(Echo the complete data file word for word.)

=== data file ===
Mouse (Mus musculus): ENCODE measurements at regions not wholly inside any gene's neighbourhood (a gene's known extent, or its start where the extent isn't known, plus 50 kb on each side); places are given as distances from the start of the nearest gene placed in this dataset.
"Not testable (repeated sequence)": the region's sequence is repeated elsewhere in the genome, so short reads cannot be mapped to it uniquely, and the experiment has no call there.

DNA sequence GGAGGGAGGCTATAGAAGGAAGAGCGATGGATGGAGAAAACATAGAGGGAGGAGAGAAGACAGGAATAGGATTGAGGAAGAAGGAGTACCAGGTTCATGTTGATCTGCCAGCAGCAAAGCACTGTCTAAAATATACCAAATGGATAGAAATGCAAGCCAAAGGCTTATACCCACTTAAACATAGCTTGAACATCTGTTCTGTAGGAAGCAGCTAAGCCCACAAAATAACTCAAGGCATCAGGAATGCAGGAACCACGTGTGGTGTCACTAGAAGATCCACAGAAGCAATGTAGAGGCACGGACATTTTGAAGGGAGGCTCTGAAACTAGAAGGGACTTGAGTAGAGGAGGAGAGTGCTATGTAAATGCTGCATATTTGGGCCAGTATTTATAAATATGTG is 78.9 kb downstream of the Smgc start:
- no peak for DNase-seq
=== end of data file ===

Mouse (Mus musculus): ENCODE measurements at regions not wholly inside any gene's neighbourhood (a gene's known extent, or its start where the extent isn't known, plus 50 kb on each side); places are given as distances from the start of the nearest gene placed in this dataset.
"Not testable (repeated sequence)": the region's sequence is repeated elsewhere in the genome, so short reads cannot be mapped to it uniquely, and the experiment has no call there.

DNA sequence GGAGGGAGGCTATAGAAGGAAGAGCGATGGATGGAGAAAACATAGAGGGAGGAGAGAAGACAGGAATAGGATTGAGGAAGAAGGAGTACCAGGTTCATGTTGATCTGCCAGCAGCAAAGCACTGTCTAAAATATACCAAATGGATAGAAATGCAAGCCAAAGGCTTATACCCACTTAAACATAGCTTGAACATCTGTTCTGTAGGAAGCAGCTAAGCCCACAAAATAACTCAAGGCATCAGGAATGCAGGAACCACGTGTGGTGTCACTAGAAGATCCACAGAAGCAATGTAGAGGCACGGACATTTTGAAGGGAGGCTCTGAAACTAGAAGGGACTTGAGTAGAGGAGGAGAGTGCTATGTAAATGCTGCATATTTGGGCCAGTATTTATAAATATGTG is 78.9 kb downstream of the Smgc start:
- no peak for DNase-seq